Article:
[ Retro Scan of the Week ] Performa: The Depressing Macintosh

June 2nd, 2014 by Benj Edwards

Apple Macintosh Performa The Family Macintosh Advertisement - 1993Ugh. The Performa Era.

The Performa line originated as a way for Apple to expand retail availability of its then-waning Mac platform. They did so by re-branding a number of existing Mac models with the Performa name (plus some numbers that didn’t make much sense).

The Performa line’s commercial availability coincided almost exactly with Apple’s darkest era, 1992-1997, when sales dramatically declined, market share dropped, the company was generally mismanaged and unfocused, Macs had 10 different names for the same model, and Classic OS was getting long in the tooth.

I remember seeing a few Performa models for sale at Sears as a teenager and thinking, “Wow, they still make Macs?” Then I tried one out, and the OS was barely different from the Mac SE I’d last used in 1987 — some 6 years earlier — and it liked to crash a lot. It was a depressing time to be Apple. Whatever happened to that company, anyway?

[ From Discover – July 1993, p.5]

Discussion Topic of the Week: What was the first model of Macintosh you ever owned?

9 Responses to “[ Retro Scan of the Week ] Performa: The Depressing Macintosh”

  1. Alexander Says:

    The only Mac I’ve ever owned was a bricked Classic II for awhile, before giving it away.

    As for the Performa series, I used them quite frequently starting in the mid 90s all the way till about 2000, because that’s what my elementary school’s used. I remember single-case versions for the most part, as well as a few pizza box versions. They were finally starting to be phased out with the brightly colored iMac’s in my last years there.

  2. Daniel Says:

    The very first Mac I ever owned was a 512Ke. I had that for a while, then sold it to buy a NeXT Computer. I still have the NeXT (and two other NeXTs now), and I now have a collection of many old Compact Macs; the earliest now is a Plus.

  3. Stan Says:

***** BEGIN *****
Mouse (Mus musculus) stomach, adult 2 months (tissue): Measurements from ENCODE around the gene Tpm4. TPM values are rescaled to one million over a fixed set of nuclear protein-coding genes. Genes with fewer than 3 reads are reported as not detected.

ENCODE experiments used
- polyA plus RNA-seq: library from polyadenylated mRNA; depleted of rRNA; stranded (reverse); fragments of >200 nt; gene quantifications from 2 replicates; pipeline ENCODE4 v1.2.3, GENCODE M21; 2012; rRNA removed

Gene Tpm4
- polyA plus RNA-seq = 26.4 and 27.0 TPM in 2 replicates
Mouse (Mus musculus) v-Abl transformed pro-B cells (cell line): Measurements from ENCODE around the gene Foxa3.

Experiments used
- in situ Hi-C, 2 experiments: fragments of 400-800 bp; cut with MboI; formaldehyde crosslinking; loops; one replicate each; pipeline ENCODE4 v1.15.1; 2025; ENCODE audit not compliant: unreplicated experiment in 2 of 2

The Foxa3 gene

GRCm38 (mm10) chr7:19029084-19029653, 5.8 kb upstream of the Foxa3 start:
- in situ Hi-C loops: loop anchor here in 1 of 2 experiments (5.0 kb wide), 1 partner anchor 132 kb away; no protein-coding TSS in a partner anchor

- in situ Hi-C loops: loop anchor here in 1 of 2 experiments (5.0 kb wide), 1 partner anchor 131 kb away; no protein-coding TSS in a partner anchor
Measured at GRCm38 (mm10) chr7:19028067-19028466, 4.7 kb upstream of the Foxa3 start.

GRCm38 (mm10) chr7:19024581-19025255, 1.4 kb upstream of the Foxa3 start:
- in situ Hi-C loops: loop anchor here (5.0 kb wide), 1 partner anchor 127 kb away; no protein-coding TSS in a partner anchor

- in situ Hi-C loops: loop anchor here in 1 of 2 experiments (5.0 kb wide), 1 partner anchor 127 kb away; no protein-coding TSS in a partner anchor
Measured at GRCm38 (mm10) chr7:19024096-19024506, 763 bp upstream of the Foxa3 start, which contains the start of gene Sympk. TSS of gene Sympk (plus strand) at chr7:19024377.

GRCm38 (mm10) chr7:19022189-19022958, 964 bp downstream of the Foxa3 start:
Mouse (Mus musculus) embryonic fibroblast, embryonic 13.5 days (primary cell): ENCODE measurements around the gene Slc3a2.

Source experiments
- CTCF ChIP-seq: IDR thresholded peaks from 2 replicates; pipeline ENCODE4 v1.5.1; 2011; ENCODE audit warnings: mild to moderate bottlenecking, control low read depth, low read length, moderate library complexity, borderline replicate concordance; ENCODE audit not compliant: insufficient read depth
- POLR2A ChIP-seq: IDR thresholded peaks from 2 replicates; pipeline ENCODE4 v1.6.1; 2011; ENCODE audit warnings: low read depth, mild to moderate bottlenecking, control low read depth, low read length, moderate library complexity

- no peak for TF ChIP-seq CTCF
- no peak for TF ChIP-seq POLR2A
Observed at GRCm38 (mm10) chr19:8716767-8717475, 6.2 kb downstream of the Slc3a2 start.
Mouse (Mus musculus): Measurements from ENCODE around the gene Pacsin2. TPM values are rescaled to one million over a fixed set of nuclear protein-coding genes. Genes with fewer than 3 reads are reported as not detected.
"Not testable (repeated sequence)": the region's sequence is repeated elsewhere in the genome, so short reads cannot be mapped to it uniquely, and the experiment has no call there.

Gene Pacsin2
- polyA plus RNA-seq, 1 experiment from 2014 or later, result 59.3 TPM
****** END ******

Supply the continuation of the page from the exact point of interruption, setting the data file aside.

First Mac was a thrift store Mac Plus around 1995, complete with external 40 MB SCSI drive.

    The Mac Plus was an antique in 1995 and I only bought it out of curiosity, but it had an old version of Microsoft Word installed and it ended up being used for real work by my college roommates. They’d haul the little Mac into the kitchen or living room, do some writing, then take their disk to school for printing.

    First Mac I bought to be used as an actual computer was an iBook G4 in 2004. I was pleased that, through the Classic environment, it could still run (some) old Mac apps and games from the late 80s. I was also pleased that it could maintian X11 and ssh connections to a remote Unix server over wifi while the lid was closed and the laptop slept. Best of both worlds.

  4. Jim T Says:

    My very first computer was a Performa 636 that I got in August 1994 when I started college. I couldn’t afford one of those new fangled PowerMacintoshes, but realistically that was okay since the first generation weren’t that amazing and frequently ran more slowly than the ‘040 macs.

    It was a fine computer. I used it for 2 years before I upgraded to a powermac 7600, which was a great machine that lasted me another 5 years. I still have that one. I got rid of the performa a while back, though.

    It was a great first machine. I sprang for the slightly higher end model with a CD-ROM (2x!) and 8 megs of ram. That was a wise choice. At the time, I though the CD would be most useful, but it was actually the extra ram that helped the most.

    The biggest nuisance was that the hard drive failed after a year. AND those blasted Performas were the first Macintoshes to use IDE drives instead of SCSI. So, surprise! All the Macintosh mail-order infrastructure didn’t work or support it. I ended up shelling out a fortune for an IDE drive from some local PC resale shop. $2-$300 for a 1 gig drive, IIRC, replacing my original 250meg. I mistakenly purchased and returned two different SCSI drives before I got it properly sorted out. The phone reps all insisted that all macs used SCSI drives.

    Years later, I maxed out the ram to 36 megabytes and did a logic board swap to a Quadra 630 board, which gave it a 33MHz 68040 instead of the original 33MHz 68LC040 (no FPU), but that was really just for fun. By that point, I didn’t have a need for the machine any more and it just sat until I recycled it.

    I occasionally wistfully regret the decision and wished I’d kept it, but realistically it’d just be collecting dust like my old 7600 is.

    Added crazy was that it ran a specially patched version of the OS – 7.1.2P (for Performa!) modded up to work on the custom baloney hardware. I qualified for a free upgrade to System 7.5 when it came out, but all accounts said it was a hog and slowed down machines badly, so I never installed it. They shipped it to me on floppy disk, despite my specifically requesting CDs. When System 7.6 came out several years later, it was much better, and happily ran on my 7600 with minimal complaint.